- our recommendations for what you should do now.
The government has provided details of its carbon price proposal at its Clean Energy Future website.2
How will the carbon price work?
What is the price?
The carbon price will be fixed in the first three financial years from 1 July 2012 at:
- $23 per tonne of carbon dioxide equivalent (CO2e) in 2012–13
- $24.15/t in 2013–14, and
- $25.40/t in 2014–15.
These increases are approximately 5% per annum, being a 2.5% real term rise assuming 2.5%pa inflation.
Permits can be purchased from the government at the fixed price in whatever number is required.
The carbon price will be set by the market from 1 July 2015 under a ‘cap and trade’ emissions trading scheme (ETS). The total number of permits released will align with the emissions reduction target (see below). Some permits will be auctioned by the government, some will be allocated free as part of the proposed industry assistance packages, and some offset credits can be used (see below).
During the first three years of the ETS there will be:
- a price ‘floor’ of $15 in 2015-16, and
- a price ‘ceiling’, to be set by 31 May 2014 at $20 above the expected international carbon price at 1 July 2015.
Both the ‘floor’ and the ‘ceiling’ will increase each year (at 4% and 5% in real terms respectively) before being reviewed in 2017.
Emissions reduction target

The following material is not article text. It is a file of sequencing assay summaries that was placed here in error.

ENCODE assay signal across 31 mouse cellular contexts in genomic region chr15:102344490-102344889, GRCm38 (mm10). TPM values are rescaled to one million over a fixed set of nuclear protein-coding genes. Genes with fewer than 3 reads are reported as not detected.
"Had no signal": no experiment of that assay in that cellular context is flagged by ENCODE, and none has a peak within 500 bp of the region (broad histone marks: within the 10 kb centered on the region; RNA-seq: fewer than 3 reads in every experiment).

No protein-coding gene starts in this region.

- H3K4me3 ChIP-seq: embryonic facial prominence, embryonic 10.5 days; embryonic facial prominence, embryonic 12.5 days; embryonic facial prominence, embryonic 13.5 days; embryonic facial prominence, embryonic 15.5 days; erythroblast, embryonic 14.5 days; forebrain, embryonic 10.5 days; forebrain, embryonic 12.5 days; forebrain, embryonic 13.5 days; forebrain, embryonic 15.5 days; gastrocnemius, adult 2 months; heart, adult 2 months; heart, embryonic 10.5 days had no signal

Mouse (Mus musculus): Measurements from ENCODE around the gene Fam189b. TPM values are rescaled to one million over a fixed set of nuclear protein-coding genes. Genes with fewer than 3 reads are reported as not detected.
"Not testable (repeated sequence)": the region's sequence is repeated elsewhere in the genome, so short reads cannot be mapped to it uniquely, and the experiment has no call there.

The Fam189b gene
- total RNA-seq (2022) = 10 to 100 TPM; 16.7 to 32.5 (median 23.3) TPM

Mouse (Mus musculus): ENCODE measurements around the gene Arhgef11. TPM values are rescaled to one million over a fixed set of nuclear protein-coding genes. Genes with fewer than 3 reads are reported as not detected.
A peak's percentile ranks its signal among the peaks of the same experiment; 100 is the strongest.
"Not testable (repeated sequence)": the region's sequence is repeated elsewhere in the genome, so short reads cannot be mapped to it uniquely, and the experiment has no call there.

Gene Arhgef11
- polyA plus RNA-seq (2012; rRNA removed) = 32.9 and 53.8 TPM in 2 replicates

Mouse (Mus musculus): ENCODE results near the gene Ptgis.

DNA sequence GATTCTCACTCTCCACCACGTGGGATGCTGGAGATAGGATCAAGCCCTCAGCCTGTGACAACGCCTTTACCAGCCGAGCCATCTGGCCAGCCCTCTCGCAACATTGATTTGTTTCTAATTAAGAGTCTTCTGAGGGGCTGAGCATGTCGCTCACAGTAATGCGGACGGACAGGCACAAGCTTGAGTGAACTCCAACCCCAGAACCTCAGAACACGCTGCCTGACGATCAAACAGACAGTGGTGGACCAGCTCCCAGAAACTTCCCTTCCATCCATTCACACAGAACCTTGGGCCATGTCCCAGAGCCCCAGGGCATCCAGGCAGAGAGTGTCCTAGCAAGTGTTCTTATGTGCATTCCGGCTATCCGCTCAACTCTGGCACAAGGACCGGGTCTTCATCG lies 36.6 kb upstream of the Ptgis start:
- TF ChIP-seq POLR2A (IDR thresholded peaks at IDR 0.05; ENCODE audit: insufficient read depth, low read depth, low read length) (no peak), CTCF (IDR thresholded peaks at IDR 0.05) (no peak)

The emissions reduction targets, against year 2000 emission levels, are:
- ‘at least’ 5% by 2020. The 2010 CPRS had some flexibility, but the likely target was 5% by 2020. The 10 July 2011 announcement suggests that greater cuts may be possible under the new carbon price proposal, and
- 80% by 2050. Previously the 2050 target was 60%. This increase is in-line with the recently announced UK 2050 target.
The caps for the first five years of the ETS (2015-2016 to 2019-20) will be set by the government by 31 May 2014. Then the caps will be extended each year so as to provide certainty for the next five years of caps.
A new independent Climate Change Authority will make recommendations to the government on a range of matters, including recommendations for the caps. The government will make the final decision, subject to parliamentary scrutiny.
Who will pay the carbon price directly?
The following entities will need to surrender permits:
Entities with operational control of facilities where annual emissions exceed 25kt CO2e pa (excluding emissions from transport fuels and some synthetic greenhouse gases). The facilities and emissions covered by the carbon price will include (for example):
- Stationary energy (power stations).
- Waste (a lower threshold will apply for certain landfill facilities).
- Industrial processes.
- Fugitive emissions, for example from natural gas fields, coal mines and gas pipelines.
Placing liability with the entity which has operational control, rather than its controlling corporation, is a key change from the 2010 CPRS.
The operator of a facility will be able to apply for a liability transfer certificate to transfer liability to:
- Another member of its corporate group.
- A person outside of its corporate group that has financial control over the facility.
- Unincorporated joint venture participants in proportion to their interest in the facility where the facility is operated for the unincorporated joint venture.
If a facility is operated by an unincorporated joint venture and no one person has operational control over the facility, the emissions liability will be allocated between the joint venture participants in proportion to their interest in the facility.These joint venture provisions are also key changes from the CPRS.
They will provide flexibility for joint venture participants to determine the way to treat the emissions liability.